For what it’s worth, the provincial government seems to be paying some attention to the plight of flood-prone Marten Beach. So is the M.D. of Lesser Slave River, which has been pushing the province to be decisive.
“Make a decision!” says reeve Murray Kerik. “One way or another.”
Kerik says that’s what he urged Premier Jason Kenney and interim Minister of Municipal Affairs Ric McIver to do in a conference call a couple of weeks ago.
“If you are going to help them – what? If not, have the spine to tell them.”
Last week came the follow-up call with McIver.
“He told us that really, they’re not doing anything,” Kerik says. “It’s not looking good.”
The consensus seems to be that doing berm work along the creek is not worth the expense, “because it would only work for a few years anyway.”
The more sensible solution would be to relocate people to higher ground. But no commitment to pay for that has been made. And McIver made it plain that even if it did, it would only apply to permanent residents.
“On secondary residences, no help whatsoever,” Kerik said the minister told him. “That’s just the way it is.”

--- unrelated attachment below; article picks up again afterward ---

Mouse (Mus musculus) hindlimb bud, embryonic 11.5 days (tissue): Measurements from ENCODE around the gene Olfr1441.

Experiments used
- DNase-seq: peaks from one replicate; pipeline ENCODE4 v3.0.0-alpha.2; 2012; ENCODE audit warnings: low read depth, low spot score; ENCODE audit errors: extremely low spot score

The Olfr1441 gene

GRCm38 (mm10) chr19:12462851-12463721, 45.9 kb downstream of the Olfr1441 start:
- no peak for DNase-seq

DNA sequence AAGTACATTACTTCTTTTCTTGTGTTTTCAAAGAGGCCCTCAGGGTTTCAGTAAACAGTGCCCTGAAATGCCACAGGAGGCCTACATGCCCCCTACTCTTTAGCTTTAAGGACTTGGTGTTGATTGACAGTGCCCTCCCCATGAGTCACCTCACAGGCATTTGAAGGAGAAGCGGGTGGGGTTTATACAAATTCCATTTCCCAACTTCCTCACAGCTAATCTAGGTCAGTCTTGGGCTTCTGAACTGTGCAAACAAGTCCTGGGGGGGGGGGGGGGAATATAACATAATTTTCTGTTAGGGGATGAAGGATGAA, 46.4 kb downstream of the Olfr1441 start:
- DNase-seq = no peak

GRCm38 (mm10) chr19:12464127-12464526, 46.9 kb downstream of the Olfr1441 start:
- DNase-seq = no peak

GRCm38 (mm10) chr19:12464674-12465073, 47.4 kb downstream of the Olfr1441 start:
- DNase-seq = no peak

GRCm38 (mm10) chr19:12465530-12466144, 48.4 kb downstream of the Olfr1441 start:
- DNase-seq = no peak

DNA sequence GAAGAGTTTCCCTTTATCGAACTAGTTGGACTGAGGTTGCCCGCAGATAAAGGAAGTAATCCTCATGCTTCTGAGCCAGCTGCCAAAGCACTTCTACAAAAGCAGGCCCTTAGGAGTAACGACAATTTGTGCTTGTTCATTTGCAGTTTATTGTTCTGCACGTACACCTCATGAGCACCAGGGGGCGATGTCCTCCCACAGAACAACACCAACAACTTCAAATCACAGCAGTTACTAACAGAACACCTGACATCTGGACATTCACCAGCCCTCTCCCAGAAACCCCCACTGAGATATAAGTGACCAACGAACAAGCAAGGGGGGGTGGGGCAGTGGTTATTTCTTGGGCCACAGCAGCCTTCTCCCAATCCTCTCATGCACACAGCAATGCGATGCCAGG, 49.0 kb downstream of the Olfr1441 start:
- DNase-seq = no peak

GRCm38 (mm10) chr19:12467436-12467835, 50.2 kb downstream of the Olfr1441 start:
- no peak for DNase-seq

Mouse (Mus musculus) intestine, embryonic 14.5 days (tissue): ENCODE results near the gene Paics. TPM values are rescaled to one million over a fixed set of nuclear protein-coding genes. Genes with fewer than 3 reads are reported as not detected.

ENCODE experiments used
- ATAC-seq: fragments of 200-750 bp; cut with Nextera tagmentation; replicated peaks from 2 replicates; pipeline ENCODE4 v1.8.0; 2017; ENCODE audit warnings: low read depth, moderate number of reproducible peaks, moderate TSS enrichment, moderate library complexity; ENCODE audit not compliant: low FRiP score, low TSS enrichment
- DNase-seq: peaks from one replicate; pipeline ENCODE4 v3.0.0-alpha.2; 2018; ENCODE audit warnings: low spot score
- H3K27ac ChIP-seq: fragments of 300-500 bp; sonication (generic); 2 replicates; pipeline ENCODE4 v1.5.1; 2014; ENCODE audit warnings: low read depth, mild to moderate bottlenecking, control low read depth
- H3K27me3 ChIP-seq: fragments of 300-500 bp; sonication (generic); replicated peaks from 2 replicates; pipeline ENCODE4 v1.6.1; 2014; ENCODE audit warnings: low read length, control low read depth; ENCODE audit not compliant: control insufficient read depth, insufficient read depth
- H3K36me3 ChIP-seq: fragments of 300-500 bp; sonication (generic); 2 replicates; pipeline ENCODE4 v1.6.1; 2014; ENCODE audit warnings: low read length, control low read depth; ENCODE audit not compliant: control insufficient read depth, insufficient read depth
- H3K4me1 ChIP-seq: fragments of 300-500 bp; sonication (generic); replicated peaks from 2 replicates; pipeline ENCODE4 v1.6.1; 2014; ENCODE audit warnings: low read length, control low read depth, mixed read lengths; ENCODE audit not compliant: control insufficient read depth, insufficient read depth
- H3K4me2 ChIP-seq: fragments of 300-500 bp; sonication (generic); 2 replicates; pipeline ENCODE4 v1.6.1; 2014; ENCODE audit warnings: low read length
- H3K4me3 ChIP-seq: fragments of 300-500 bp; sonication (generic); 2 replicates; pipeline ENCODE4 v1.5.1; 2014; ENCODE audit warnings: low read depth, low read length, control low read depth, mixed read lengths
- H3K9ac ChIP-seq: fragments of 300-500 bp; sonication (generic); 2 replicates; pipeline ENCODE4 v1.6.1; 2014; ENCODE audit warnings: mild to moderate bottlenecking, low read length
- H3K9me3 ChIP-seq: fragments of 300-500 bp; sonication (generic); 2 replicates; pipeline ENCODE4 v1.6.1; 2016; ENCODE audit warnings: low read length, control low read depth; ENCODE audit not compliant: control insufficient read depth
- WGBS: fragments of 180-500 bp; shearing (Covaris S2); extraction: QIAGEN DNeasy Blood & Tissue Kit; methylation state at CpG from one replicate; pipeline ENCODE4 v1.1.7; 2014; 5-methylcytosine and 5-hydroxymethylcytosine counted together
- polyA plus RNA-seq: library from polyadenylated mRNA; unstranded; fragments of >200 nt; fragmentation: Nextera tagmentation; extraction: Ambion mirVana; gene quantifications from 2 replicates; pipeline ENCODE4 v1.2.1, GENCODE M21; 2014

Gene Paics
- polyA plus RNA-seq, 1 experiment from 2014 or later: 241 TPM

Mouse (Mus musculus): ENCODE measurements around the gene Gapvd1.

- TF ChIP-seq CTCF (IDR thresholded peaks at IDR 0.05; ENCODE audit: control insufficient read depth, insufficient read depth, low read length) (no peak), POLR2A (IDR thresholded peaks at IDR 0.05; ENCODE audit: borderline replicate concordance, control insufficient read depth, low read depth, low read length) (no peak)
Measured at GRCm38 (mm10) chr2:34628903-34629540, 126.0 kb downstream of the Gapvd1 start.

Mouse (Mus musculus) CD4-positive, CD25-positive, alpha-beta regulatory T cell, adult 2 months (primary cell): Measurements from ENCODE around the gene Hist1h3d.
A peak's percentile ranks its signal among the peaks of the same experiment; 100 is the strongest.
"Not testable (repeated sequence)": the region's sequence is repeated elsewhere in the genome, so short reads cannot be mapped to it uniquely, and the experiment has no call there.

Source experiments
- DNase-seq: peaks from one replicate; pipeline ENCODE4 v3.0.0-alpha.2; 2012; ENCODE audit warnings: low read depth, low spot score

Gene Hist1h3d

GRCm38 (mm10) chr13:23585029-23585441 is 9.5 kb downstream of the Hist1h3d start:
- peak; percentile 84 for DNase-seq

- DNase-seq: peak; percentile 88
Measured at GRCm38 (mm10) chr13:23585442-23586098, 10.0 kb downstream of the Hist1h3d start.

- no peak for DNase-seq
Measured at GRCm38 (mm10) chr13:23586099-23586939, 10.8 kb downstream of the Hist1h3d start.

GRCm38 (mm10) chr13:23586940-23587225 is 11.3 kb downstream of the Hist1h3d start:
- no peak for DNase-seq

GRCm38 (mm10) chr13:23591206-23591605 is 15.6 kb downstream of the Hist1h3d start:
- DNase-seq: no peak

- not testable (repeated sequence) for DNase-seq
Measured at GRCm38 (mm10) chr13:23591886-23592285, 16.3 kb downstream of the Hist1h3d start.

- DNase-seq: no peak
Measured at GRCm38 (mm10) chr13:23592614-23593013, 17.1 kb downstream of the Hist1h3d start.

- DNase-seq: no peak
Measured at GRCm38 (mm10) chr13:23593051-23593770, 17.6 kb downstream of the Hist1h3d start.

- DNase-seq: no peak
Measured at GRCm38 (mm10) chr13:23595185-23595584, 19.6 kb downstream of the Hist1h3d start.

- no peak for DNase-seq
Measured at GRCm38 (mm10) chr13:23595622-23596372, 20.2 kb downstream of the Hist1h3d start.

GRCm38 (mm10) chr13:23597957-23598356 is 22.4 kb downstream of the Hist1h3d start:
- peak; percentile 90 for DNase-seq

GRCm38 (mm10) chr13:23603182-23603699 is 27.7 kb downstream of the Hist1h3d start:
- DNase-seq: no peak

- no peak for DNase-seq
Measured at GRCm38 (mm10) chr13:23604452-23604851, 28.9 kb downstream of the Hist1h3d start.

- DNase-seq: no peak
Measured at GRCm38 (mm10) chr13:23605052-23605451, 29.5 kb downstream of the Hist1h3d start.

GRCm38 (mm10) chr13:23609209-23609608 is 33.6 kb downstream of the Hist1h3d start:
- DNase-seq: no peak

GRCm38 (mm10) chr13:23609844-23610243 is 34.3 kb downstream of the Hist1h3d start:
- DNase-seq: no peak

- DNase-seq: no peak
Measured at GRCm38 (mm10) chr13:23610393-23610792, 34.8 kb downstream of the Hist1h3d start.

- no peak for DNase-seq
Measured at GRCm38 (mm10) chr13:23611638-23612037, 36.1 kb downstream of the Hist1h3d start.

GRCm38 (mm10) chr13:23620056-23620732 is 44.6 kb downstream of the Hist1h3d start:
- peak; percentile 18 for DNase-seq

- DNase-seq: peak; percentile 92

What might shake loose with regard to permanent residences in the flood zone is far from certain. The only thing that is certain at this point, Kerik says, is that somebody from the Alberta Emergency Management Agency (AEMA) is going to visit the area and take a look at the situation. That would include studying the recommendations in the three flood studies done on Marten Beach so far. That includes one done in 1989 that the M.D. discovered, dusted off and looked at a couple of weeks ago.
Kerik says the report, done by an outfit named Torchinsky, has pretty much all the same info, plus the same recommendations as any subsequent one. The main difference is that it was a lot cheaper.
“What did we learn?” says Kerik. “The best solution is to move people.”
In other words, open up new land on the high side of the hamlet and relocate people from the lower, flood-prone area. This was the strong recommendation in 1989, but the idea was scuttled for one reason or another.
Bad floods two years running (2018 and 2019) are what forced this issue into the spotlight. Some residents/cottage owners are still struggling to find their feet. Complicating matters is the fact the M.D. has become reluctant to issue permits to do any building/renovating in the flood zone. This has made moving forward difficult for some, and lawyers are being consulted.